BECAUSE EDEN, FROM THE HEBREW, MEANT PLEASURE

and lived on in the moment of arousal 
when a surge of noradrenalin 
flooded the amygdala, the teacher 
put a condom on a banana. Inside 
each girl, he said, was a wall of shuddering 
muscle and an egg that each month 
dropped like a red gumball from the vending 
machine outside the liquor store. Semen, 
he said, was a protein matrix 
that could keep alive millions of almost-
babies or a virus that could nest 
in your blood. He showed us 
pictures of men with sunken faces, 
skin gouged with sores. Adam 
and Eve, he said, not Adam and Steve. 
The boys who laughed loudest 
chucked rocks at the church bell beyond 
which acres thrummed with the brain 
chemistry of the corn field. 
There was lightning, the teacher said, 
in our testicles, coyotes in our blood. 
At the 4-H fair, Nick kissed me 
outside the calving tent, his face at night 
the face of all the boys. If I reached out, 
I could touch it as gently as I’d once 
pulled a fishhook from my 
shivering calf. We could hear hooves 
in the stables, look past each other 
into the woods. Soon, we knew
the heifers would be slaughtered, 
the tents torn down. For now: saw dust. 
For now: stars punched effortless 
through sky. In the dark, he drew 
a bird on his palm with a ballpoint pen, 
moved his hand to make it fly. 

***

This poem began as two poems, the first half inspired by one of my junior high school teachers, who punished misbehaving boys by forcing them to stand in front of the class and hold hands. He loved to say: “It’s Adam and Eve, not Adam and Steve,” which for a closeted gay kid like myself carried a particular sting. He was also responsible for showing the sixth-grade boys the school district’s Health and Sexual Development video, which taught that sexual intercourse occurred between a man and a woman for the purpose of reproduction. I wrote the first half of this poem because I was drawn to the tensions bound up in this memory, as well as my recollections of the safe sex demonstrations we had in high school during the height of the AIDS epidemic. I was especially interested in how these events brought together different kinds of origin stories—personal, biological, Biblical. Then, as often happens, the poem stalled. I wasn’t sure how to move beyond my initial impulses, so I put the draft aside.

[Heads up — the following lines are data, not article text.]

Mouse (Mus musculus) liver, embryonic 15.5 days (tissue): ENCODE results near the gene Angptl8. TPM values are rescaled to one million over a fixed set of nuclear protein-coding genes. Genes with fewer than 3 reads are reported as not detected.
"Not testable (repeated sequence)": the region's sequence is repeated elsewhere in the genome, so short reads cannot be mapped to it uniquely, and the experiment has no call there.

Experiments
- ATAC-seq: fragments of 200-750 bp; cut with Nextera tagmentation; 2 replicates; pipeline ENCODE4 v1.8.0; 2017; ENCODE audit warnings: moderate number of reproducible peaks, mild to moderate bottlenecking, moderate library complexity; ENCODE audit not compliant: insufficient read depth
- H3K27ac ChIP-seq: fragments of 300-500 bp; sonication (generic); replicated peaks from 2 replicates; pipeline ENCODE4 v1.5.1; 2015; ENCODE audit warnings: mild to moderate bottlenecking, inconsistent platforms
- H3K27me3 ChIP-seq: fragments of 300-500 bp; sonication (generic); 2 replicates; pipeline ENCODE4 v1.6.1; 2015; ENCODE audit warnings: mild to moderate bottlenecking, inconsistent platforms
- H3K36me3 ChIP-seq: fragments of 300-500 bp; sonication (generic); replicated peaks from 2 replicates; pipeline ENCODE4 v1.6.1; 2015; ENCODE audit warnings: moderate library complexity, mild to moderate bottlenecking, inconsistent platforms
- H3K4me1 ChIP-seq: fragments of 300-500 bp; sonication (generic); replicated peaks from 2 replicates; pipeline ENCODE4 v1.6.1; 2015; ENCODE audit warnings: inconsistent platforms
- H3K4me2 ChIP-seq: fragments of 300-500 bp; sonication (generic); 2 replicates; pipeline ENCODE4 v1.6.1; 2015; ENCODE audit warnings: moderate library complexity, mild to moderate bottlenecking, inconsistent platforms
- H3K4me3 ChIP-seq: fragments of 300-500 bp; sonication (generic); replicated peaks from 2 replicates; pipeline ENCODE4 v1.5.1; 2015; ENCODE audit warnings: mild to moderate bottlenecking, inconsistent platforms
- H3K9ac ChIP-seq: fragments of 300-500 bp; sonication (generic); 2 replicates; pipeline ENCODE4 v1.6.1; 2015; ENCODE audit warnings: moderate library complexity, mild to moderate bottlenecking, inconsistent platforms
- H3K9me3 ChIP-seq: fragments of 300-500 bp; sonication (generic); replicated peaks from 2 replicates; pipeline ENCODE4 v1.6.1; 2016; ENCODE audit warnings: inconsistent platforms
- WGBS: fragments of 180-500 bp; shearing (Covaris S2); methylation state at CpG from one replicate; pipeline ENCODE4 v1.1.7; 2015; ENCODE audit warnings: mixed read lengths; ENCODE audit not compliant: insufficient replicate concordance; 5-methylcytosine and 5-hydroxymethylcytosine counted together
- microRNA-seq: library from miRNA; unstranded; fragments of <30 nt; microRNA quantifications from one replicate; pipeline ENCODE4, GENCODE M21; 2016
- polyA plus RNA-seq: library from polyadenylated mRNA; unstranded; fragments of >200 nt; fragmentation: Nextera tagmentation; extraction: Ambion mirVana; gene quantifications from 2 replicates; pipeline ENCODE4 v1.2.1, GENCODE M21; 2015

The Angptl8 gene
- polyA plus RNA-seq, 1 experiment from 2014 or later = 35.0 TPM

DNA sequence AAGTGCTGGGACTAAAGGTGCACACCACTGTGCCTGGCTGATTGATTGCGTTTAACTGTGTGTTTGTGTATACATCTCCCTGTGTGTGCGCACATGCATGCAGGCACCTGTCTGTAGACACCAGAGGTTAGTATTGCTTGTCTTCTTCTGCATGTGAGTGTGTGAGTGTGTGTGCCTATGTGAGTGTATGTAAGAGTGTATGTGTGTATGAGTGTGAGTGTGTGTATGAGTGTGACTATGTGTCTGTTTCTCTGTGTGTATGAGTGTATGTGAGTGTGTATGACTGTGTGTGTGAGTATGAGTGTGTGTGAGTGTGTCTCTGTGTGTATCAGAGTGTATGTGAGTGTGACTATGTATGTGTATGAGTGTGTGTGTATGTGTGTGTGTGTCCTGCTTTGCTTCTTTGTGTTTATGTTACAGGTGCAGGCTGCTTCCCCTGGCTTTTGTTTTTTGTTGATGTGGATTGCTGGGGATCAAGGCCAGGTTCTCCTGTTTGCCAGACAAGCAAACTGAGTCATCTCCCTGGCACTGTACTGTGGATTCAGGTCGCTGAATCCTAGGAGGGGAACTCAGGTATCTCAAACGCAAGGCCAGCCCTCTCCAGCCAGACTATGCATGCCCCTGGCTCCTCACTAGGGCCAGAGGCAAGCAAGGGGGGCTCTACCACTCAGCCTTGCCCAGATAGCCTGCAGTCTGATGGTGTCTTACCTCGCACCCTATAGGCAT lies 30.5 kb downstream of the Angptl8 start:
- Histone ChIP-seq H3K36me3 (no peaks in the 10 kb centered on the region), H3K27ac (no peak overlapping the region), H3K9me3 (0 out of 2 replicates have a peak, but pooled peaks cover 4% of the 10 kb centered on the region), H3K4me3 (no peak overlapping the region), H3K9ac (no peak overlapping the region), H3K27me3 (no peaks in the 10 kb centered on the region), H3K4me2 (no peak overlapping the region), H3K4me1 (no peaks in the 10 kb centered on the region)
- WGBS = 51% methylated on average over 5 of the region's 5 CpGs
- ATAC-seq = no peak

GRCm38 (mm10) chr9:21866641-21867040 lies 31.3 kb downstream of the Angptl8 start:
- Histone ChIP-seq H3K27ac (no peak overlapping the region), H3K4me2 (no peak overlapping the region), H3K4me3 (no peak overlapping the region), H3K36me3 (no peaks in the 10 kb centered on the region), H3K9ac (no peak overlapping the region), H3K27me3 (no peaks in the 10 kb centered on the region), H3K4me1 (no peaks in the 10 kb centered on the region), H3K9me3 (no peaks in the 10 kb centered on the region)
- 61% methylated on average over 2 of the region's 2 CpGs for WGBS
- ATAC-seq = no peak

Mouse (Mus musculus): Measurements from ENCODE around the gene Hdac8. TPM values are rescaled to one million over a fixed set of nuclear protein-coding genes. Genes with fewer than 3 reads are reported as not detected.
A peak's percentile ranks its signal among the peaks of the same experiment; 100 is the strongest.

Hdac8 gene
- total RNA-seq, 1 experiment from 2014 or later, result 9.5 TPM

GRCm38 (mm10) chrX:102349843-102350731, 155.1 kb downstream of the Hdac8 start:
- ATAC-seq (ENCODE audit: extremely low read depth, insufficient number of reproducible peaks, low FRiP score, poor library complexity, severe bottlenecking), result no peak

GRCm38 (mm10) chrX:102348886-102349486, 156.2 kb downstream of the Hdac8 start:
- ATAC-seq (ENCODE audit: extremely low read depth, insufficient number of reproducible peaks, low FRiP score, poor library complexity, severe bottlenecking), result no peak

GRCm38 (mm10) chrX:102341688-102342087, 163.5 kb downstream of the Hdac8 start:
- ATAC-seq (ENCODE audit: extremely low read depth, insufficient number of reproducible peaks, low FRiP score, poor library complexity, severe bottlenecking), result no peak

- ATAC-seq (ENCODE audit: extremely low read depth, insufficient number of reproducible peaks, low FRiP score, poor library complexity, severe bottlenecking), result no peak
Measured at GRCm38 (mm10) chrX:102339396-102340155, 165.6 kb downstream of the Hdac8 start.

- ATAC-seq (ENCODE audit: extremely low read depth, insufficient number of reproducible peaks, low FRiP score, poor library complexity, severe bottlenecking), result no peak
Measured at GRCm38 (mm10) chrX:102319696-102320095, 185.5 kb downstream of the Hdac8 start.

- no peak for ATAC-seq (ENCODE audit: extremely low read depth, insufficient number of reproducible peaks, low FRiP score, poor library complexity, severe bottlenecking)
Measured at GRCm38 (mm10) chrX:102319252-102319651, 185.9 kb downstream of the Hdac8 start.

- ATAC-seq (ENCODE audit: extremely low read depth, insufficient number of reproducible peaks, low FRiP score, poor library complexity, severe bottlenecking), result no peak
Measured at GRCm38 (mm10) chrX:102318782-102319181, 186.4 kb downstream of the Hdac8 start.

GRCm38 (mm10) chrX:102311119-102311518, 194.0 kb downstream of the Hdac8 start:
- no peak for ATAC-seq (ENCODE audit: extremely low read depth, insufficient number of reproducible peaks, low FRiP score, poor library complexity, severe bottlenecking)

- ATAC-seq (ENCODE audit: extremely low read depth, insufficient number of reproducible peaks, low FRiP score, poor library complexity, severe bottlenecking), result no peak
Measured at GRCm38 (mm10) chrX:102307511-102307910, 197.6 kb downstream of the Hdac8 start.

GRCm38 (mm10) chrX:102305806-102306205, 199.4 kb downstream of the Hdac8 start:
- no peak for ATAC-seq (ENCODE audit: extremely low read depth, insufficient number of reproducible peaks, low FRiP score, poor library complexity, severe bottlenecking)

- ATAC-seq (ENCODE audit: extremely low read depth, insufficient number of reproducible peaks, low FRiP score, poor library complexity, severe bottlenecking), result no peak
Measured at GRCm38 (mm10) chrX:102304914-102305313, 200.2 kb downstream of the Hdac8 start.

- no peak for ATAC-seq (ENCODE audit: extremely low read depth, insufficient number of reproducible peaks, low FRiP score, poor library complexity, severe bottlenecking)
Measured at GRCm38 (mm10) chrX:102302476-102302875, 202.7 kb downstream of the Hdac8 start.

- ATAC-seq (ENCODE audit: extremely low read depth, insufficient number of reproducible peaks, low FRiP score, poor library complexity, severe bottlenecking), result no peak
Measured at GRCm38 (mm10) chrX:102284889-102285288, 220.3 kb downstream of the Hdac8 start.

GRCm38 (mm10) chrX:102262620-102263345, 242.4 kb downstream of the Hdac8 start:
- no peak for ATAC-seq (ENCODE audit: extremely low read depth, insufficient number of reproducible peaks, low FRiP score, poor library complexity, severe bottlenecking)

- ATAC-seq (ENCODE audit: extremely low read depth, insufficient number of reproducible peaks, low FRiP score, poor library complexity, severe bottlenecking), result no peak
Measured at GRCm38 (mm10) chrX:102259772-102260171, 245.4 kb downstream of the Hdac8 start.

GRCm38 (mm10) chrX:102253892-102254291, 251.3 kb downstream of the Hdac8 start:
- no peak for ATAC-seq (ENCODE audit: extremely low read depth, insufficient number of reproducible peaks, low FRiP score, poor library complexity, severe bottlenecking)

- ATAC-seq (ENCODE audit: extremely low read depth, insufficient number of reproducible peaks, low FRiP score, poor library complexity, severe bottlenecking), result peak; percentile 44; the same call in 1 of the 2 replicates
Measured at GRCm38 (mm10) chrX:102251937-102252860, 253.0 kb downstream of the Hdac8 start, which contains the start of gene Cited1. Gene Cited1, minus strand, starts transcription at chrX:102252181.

Almost a year later, I came across the poem in a pile that also contained another failed poem, a simple scene about the erotic tension between me and another boy at the 4-H Fair when I was fifteen. I’d originally abandoned it because it seemed too anecdotal, nothing significant beyond the facts of the memory itself. When I considered that scene in the context of the first failed poem, the moment took on a new charge, seeming to suggest something about the redeeming persistence of pleasure. By combining the two failed poems, I wound up with a third and, to my mind, better one. It felt like another example of Robert Frost’s famous dictum—no discovery for the writer, no discovery for the reader. I’ve always found that the more I start out thinking I understand what I’m writing about, the more likely I am to write a bad poem. The trick is to get stuck or lost or stumble across some problem I can’t quite solve; those problems become opportunities. My writing process has always been about finding new ways to make that happen. 

***

Bruce Snider

Bruce Snider is the author of three poetry collections, Fruit, winner of the Four Lakes Prize from the University of Wisconsin Press; Paradise, Indiana; The Year We Studied Women. He is co-editor of The Poem’s Country: Place and Poetic Practice. His poems and essays have appeared in the American Poetry Review, Best American Poetry, Copper Nickel, Iowa Review, Kenyon Review, New England Review, Poetry, and Threepenny Review, among others. His awards include a James A. Michener Fellowship, a Wallace Stegner Fellowship, the Jenny McKean Writer-in-Washington award, as well residencies from Yaddo, the Millay Colony, the Amy Clampitt House, the James Merrill House, VCCA, and the Bogliasco Foundation. He is currently an Associate Professor at the University of San Francisco.

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